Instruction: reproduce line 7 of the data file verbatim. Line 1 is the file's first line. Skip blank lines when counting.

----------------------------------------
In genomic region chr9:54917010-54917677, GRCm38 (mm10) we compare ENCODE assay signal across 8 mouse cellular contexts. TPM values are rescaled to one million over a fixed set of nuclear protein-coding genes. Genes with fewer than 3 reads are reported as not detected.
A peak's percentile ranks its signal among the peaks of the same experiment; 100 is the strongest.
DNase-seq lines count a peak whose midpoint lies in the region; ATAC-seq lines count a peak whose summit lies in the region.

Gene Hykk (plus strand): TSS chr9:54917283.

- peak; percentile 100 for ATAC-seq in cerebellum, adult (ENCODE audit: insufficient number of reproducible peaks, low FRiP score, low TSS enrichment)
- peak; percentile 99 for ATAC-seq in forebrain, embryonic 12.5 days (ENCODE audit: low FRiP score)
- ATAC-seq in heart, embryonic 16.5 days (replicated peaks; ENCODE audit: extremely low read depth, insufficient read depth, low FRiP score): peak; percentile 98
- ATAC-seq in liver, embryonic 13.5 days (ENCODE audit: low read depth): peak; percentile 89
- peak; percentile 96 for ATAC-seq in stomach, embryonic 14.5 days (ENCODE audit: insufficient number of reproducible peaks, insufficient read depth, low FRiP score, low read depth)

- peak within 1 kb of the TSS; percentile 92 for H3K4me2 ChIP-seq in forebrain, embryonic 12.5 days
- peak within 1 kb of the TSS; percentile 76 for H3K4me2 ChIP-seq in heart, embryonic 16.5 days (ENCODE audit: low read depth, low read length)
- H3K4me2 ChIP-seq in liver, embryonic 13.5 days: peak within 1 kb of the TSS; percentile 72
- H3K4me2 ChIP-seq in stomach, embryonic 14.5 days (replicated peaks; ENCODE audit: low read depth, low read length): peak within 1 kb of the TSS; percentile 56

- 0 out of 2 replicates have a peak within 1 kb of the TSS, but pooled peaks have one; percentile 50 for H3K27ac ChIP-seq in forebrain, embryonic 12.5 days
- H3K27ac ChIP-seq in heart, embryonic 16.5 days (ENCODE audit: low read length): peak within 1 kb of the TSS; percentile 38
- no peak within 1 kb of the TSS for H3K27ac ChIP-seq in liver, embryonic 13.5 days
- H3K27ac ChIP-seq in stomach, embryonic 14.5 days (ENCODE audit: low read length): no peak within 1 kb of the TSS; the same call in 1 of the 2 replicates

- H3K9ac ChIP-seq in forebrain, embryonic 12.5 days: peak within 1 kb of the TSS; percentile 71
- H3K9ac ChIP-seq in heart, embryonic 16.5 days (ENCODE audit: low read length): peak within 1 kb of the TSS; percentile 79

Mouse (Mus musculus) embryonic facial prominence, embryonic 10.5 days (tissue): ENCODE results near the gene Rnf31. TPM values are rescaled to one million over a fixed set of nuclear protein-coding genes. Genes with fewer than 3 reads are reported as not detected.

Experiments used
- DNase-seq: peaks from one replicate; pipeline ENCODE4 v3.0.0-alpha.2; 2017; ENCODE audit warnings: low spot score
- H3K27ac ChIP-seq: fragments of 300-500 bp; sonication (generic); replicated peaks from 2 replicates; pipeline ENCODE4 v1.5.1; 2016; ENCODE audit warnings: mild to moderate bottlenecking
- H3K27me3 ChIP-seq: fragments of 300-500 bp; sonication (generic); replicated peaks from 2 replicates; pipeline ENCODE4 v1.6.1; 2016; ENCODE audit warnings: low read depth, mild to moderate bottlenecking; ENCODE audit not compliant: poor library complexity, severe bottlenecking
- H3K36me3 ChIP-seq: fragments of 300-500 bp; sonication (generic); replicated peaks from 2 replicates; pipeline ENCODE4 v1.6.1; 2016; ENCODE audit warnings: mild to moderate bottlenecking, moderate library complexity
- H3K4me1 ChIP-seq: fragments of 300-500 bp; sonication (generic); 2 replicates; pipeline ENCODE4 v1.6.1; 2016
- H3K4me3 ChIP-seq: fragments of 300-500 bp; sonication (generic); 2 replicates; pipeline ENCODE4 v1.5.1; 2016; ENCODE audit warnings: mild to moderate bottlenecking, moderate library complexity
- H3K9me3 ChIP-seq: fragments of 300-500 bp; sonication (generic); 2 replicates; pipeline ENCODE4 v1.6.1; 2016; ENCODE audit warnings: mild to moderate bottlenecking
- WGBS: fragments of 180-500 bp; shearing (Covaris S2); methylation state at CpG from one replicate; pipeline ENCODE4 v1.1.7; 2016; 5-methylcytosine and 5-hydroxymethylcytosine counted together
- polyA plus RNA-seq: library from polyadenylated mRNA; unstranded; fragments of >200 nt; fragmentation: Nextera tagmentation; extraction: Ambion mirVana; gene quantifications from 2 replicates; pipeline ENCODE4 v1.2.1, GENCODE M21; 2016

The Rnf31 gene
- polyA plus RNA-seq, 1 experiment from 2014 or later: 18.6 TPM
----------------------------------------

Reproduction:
- ATAC-seq in heart, embryonic 16.5 days (replicated peaks; ENCODE audit: extremely low read depth, insufficient read depth, low FRiP score): peak; percentile 98